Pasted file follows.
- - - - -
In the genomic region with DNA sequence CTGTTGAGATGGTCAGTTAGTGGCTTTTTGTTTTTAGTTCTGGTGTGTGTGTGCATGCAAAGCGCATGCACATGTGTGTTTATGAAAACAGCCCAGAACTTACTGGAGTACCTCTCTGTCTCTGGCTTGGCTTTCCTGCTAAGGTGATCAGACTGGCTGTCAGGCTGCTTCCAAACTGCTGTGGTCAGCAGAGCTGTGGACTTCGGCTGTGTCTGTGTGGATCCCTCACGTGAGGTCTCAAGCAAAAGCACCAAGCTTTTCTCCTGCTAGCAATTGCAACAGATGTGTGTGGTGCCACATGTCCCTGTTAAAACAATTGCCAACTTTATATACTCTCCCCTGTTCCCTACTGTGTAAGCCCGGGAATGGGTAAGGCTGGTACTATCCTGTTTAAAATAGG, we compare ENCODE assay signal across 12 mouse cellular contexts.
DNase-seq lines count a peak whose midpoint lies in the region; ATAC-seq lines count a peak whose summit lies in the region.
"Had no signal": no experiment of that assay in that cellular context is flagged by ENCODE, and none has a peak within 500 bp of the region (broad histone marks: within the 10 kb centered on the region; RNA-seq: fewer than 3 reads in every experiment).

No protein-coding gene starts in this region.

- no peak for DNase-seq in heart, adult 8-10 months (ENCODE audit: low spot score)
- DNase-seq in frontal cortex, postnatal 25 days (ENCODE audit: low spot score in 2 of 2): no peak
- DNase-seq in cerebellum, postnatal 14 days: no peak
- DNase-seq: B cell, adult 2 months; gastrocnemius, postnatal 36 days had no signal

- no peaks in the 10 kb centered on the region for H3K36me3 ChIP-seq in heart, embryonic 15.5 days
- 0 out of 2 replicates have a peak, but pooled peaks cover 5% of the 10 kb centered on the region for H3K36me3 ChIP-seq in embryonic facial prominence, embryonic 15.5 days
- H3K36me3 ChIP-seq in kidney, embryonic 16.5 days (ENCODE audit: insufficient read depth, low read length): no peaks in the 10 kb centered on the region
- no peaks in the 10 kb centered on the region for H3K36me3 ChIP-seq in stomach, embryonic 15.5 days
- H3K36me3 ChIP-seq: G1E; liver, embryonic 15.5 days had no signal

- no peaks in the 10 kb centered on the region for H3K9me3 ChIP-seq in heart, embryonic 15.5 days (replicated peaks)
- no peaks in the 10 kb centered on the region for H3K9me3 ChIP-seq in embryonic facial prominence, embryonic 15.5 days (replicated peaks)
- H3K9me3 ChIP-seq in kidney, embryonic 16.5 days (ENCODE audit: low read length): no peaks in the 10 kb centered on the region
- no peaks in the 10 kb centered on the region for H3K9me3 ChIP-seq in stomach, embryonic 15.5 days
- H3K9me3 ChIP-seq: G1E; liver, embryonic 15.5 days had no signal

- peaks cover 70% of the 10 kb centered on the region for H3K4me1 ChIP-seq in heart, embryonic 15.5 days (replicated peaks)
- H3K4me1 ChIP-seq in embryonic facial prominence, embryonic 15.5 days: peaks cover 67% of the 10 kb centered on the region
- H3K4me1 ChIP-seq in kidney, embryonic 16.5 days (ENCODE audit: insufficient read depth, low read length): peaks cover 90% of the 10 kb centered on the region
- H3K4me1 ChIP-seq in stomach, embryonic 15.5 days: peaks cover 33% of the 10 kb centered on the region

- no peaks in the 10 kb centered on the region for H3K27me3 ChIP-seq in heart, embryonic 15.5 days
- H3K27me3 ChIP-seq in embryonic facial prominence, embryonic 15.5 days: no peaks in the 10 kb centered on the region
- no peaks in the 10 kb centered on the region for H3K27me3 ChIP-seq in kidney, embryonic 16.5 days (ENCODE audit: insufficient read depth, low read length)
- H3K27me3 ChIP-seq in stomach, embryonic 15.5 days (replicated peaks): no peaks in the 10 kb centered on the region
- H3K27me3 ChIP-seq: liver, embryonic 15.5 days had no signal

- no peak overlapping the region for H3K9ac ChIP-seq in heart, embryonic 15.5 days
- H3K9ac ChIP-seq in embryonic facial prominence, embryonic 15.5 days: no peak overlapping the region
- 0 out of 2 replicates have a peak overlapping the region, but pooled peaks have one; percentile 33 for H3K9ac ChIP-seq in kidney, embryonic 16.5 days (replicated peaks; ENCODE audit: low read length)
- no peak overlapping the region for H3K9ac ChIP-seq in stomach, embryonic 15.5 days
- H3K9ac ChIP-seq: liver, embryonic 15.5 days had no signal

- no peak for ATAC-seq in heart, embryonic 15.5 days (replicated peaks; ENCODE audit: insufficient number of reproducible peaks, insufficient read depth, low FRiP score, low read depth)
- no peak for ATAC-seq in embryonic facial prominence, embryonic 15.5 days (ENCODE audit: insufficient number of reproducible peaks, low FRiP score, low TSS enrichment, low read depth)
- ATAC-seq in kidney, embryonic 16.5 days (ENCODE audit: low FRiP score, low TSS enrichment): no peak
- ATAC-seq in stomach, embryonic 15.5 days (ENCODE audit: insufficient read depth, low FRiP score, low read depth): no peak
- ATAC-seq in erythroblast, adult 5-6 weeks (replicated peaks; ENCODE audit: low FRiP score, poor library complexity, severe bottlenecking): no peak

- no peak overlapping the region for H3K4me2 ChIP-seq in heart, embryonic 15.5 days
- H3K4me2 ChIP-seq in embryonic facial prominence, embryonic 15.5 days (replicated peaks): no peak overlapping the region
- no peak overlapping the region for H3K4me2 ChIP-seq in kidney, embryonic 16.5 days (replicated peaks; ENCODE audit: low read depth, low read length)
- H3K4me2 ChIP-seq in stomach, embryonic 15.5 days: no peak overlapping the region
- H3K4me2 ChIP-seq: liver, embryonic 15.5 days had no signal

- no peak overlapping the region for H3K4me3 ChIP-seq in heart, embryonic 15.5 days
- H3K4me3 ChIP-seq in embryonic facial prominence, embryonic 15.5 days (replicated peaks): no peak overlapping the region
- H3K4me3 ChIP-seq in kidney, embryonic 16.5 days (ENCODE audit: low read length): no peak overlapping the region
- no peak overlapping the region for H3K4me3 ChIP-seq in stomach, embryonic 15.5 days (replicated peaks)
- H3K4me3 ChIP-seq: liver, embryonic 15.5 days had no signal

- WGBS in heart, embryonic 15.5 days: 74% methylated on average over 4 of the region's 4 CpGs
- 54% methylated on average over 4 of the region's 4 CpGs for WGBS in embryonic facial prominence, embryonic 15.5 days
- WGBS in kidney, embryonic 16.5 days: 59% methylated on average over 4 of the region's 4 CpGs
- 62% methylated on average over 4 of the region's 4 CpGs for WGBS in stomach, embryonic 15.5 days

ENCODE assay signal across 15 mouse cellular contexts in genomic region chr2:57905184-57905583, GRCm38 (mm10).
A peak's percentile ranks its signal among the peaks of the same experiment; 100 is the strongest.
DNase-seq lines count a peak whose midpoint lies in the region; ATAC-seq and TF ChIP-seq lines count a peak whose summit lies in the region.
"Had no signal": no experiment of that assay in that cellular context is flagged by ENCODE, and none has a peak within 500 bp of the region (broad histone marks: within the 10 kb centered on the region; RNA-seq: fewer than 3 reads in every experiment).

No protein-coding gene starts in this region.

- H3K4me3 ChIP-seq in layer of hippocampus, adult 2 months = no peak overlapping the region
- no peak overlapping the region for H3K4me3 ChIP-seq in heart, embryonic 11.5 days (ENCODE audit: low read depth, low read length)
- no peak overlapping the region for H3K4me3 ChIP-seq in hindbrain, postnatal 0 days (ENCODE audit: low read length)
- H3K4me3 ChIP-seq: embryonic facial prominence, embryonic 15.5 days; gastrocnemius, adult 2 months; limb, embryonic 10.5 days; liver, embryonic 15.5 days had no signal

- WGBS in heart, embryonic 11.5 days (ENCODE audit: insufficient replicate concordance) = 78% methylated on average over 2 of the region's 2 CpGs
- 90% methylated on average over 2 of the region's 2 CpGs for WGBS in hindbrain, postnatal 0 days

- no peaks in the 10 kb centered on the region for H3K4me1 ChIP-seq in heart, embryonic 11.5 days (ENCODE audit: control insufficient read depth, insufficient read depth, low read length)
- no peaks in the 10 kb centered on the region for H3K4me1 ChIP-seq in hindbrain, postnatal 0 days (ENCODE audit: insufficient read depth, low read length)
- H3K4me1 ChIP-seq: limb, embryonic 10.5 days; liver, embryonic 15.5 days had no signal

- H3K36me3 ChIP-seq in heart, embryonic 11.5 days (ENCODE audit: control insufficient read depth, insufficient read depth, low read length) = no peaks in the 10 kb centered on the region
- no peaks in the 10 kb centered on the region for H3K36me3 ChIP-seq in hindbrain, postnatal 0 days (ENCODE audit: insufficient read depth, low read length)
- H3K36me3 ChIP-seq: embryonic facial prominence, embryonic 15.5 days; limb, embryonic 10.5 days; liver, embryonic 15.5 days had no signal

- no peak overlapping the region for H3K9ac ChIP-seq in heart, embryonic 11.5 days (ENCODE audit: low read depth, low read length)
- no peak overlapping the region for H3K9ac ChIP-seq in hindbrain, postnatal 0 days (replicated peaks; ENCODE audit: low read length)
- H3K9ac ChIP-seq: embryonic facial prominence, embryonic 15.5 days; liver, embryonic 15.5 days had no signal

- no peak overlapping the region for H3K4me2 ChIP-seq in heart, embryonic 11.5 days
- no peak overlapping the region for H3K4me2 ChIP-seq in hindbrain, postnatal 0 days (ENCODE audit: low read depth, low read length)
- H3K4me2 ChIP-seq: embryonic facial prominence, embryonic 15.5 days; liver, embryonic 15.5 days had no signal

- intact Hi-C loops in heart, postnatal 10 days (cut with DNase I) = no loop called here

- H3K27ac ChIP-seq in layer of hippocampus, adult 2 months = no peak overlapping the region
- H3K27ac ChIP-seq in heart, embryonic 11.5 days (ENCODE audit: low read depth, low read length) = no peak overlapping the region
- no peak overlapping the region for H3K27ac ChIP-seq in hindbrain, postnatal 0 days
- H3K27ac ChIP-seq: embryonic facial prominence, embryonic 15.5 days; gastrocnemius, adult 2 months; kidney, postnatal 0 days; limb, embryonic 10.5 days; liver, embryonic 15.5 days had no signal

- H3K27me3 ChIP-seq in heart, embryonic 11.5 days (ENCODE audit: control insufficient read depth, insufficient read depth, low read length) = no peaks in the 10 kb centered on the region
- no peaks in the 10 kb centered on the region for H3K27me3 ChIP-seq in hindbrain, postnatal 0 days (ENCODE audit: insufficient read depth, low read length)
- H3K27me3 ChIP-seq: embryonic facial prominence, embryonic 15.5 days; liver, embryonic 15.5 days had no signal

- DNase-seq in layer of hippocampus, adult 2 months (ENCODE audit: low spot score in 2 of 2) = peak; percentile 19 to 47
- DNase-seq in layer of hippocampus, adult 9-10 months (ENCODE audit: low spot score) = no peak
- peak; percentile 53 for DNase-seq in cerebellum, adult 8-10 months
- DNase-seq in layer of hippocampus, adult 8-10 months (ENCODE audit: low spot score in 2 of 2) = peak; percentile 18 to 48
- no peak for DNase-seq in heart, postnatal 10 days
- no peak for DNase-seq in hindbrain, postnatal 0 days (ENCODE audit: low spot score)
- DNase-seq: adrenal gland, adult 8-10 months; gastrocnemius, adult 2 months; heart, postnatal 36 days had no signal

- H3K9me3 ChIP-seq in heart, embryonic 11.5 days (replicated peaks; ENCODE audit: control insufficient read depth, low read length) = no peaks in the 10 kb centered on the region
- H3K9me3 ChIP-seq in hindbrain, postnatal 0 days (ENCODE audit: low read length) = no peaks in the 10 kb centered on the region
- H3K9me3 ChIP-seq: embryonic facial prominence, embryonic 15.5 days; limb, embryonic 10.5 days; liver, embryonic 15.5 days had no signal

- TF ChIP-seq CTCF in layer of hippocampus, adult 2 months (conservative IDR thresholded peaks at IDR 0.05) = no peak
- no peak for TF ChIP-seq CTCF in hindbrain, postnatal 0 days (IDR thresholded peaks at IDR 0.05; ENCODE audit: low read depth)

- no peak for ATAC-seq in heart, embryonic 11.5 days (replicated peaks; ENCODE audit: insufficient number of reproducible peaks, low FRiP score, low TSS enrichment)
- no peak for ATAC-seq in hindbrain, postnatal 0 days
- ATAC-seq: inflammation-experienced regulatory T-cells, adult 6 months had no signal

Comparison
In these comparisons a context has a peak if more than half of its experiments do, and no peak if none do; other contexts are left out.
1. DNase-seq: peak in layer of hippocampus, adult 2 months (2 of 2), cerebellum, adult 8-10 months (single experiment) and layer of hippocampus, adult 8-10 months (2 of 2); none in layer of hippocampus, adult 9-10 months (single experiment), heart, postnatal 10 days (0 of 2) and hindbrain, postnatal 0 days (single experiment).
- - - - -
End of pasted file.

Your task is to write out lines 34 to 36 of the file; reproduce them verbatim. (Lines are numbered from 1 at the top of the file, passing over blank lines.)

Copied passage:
- no peak for ATAC-seq in embryonic facial prominence, embryonic 15.5 days (ENCODE audit: insufficient number of reproducible peaks, low FRiP score, low TSS enrichment, low read depth)
- ATAC-seq in kidney, embryonic 16.5 days (ENCODE audit: low FRiP score, low TSS enrichment): no peak
- ATAC-seq in stomach, embryonic 15.5 days (ENCODE audit: insufficient read depth, low FRiP score, low read depth): no peak